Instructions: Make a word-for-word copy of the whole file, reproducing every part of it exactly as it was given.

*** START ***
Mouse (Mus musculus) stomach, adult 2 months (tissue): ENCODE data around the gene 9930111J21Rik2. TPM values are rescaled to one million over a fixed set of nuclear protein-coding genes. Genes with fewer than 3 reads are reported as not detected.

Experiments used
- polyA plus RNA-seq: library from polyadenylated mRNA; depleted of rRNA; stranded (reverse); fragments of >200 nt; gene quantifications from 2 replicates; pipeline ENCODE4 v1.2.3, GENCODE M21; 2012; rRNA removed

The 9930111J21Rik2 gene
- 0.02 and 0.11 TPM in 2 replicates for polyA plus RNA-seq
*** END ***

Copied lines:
Mouse (Mus musculus) stomach, adult 2 months (tissue): ENCODE data around the gene 9930111J21Rik2. TPM values are rescaled to one million over a fixed set of nuclear protein-coding genes. Genes with fewer than 3 reads are reported as not detected.

Experiments used
- polyA plus RNA-seq: library from polyadenylated mRNA; depleted of rRNA; stranded (reverse); fragments of >200 nt; gene quantifications from 2 replicates; pipeline ENCODE4 v1.2.3, GENCODE M21; 2012; rRNA removed

The 9930111J21Rik2 gene
- 0.02 and 0.11 TPM in 2 replicates for polyA plus RNA-seq